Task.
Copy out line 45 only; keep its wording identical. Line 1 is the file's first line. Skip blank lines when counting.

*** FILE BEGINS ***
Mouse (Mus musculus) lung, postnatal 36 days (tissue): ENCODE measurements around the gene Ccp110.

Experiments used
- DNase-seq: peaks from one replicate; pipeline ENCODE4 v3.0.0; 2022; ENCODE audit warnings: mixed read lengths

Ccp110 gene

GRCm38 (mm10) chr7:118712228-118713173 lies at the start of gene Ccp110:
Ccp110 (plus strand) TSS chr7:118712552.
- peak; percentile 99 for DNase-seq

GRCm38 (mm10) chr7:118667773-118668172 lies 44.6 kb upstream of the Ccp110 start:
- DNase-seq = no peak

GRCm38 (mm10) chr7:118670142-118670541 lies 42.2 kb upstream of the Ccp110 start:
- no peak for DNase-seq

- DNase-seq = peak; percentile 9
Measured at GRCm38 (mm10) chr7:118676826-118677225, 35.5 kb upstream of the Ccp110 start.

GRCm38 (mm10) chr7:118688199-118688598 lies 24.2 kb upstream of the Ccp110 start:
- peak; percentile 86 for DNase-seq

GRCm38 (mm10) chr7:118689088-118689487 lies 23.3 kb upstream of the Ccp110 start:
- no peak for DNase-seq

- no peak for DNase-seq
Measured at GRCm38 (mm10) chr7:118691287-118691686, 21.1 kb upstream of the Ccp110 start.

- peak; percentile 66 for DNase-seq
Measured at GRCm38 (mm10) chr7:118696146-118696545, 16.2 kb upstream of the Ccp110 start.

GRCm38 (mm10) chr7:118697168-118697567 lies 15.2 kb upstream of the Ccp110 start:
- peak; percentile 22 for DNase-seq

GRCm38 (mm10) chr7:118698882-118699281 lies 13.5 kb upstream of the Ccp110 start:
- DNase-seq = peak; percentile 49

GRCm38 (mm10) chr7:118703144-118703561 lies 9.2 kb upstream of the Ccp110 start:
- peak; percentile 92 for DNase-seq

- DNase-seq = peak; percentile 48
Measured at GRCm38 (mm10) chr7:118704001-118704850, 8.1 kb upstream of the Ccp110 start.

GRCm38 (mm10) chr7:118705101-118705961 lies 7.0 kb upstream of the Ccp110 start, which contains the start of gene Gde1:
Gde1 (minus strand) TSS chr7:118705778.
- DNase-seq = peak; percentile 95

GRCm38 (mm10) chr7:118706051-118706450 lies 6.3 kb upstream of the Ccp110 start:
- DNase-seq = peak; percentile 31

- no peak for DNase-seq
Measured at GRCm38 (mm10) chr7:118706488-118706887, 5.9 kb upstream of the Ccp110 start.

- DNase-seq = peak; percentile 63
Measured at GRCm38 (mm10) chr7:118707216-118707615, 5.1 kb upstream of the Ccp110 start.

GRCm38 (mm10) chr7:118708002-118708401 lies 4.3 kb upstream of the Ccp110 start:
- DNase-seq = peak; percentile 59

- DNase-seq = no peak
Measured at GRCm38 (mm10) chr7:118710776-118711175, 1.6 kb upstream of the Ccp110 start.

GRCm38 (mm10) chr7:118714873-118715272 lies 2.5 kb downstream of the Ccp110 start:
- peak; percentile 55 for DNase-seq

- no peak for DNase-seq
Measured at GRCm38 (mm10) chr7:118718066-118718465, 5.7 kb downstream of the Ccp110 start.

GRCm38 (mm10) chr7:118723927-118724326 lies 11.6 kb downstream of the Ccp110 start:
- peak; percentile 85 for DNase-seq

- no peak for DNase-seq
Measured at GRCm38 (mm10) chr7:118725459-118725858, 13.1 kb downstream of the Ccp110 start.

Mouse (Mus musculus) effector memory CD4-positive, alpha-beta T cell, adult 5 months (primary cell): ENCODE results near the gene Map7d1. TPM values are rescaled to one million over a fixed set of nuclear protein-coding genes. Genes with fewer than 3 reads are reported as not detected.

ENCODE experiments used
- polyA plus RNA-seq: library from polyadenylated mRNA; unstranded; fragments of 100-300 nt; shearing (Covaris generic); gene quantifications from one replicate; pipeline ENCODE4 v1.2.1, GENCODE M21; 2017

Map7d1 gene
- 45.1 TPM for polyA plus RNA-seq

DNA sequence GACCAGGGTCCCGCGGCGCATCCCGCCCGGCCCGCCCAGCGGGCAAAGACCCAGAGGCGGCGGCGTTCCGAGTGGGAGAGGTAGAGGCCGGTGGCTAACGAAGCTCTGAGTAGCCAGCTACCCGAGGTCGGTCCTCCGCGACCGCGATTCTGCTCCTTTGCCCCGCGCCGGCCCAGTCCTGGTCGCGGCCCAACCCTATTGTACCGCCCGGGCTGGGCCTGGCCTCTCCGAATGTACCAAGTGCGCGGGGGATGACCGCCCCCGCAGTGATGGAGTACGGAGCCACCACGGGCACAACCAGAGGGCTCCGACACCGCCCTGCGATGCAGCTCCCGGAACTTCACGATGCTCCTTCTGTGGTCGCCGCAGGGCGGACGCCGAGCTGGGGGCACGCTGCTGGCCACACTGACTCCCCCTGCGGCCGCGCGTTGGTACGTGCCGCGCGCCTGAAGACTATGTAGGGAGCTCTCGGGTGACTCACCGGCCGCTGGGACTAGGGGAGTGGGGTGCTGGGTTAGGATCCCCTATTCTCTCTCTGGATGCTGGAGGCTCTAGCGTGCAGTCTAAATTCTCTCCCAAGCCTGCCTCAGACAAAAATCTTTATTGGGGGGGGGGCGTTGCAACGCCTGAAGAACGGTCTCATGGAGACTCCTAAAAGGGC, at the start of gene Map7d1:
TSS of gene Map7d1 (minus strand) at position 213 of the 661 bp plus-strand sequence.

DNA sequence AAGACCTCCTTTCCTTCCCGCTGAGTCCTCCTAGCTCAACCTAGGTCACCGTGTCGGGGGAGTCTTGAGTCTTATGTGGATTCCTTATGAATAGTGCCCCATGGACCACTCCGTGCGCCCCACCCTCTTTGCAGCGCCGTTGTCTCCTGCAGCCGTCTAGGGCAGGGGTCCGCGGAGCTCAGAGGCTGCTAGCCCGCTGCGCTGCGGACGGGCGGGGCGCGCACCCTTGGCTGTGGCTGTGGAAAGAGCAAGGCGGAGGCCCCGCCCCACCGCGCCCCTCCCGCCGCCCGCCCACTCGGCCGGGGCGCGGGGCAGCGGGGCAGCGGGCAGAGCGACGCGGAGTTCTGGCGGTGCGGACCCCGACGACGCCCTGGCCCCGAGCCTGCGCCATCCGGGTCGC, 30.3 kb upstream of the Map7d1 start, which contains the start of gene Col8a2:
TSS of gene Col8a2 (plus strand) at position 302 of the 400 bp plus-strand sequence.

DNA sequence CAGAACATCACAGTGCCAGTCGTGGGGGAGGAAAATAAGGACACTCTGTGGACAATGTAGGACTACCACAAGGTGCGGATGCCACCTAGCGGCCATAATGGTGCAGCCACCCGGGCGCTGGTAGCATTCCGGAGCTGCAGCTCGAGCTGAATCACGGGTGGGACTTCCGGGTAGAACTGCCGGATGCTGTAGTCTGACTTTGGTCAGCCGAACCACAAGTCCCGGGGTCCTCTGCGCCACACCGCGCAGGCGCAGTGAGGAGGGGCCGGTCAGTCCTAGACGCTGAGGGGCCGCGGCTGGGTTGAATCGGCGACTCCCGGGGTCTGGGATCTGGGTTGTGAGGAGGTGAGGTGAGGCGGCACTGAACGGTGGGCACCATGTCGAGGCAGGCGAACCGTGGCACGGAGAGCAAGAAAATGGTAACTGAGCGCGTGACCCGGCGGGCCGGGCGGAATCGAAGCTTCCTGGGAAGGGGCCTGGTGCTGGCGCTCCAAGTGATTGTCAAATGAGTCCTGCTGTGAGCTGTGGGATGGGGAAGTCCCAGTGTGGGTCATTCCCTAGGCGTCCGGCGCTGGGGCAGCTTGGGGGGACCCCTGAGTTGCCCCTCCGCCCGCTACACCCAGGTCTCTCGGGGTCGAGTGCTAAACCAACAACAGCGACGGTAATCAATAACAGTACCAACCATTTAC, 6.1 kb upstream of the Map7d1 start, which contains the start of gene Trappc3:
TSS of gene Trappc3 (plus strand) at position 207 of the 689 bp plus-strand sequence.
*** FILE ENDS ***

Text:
- no peak for DNase-seq